This book owes an existential debt to Farshideh Mirbaghdadabadi, a dear friend
for many decades who warmly embraced me into her household as I began to
spend long periods of time in Tehran, my base for this research. When I re-
turned to Tehran in 2005, I had not been there for twenty-
five years. The Teh-
ran of 2005 was a vastly different city from the Tehran of 1980. Farshideh’s
affectionate generosity made that return possible and delightful. She enabled
me to build new connections, find friendships, and become re- embedded in
the networks of a city where I had been born and lived the first two decades
of my life. As important, her intellectual engagement with my research was
invaluable: She listened patiently, on a regular basis, to my daily accounts of
what I had observed, what had distressed, angered, and surprised me. Our
conversations over tea, sangak bread, cheese, and walnuts allowed me to pro-
cess my thinking and write more articulate “field notes.” Her multiple social
networks—she seemed to know anybody and everybody I would mention as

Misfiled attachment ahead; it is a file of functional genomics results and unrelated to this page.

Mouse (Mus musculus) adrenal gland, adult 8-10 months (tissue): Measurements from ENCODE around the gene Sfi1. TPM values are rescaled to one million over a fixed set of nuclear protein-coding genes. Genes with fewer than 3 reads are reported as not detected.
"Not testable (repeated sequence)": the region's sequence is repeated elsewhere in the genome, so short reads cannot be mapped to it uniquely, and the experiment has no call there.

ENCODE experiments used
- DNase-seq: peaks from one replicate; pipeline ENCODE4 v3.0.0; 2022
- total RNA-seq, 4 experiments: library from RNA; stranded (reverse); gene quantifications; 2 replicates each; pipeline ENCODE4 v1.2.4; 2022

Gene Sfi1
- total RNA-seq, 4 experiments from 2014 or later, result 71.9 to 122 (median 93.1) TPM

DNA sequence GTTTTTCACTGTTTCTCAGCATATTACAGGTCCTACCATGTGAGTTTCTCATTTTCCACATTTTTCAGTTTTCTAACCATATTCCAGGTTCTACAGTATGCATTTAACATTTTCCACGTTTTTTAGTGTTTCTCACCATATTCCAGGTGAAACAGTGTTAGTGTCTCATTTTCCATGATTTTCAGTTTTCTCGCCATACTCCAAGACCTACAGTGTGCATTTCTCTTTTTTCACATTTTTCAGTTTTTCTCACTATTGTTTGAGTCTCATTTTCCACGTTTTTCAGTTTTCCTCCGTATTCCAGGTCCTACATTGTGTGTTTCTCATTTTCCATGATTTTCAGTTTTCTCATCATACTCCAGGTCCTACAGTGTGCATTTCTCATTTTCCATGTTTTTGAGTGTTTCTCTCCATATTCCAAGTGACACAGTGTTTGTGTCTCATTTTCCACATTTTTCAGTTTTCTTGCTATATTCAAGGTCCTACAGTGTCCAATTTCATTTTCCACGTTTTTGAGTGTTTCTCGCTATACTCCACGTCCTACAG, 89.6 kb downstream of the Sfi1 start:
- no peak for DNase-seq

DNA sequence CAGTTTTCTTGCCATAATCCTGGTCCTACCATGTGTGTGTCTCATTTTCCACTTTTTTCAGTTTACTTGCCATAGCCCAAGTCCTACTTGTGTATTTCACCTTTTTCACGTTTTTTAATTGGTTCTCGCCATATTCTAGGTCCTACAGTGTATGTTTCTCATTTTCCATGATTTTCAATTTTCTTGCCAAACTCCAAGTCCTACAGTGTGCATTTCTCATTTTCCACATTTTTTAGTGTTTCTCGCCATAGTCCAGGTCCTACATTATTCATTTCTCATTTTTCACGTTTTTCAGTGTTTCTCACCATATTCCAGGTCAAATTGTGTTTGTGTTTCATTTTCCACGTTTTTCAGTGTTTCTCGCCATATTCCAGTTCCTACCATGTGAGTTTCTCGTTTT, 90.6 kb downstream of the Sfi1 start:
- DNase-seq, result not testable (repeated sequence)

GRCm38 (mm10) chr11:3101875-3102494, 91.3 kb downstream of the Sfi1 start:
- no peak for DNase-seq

a potential research lead—put me at the center of complicated webs of social
actors to whom I needed to connect. How does one say thank you?
No less existential is the debt of this book to the trans persons, gays, and
lesbians in several cities in Iran during 2006–7 who accepted me into their
confidence, circles of socialization, and domains of living. This research and
my understanding of practices of daily life in this realm were enabled by their
generosity and trust. Several persons with whom I worked closely allowed their
names to be used; many more did not. At the end, given the tight circles of so-
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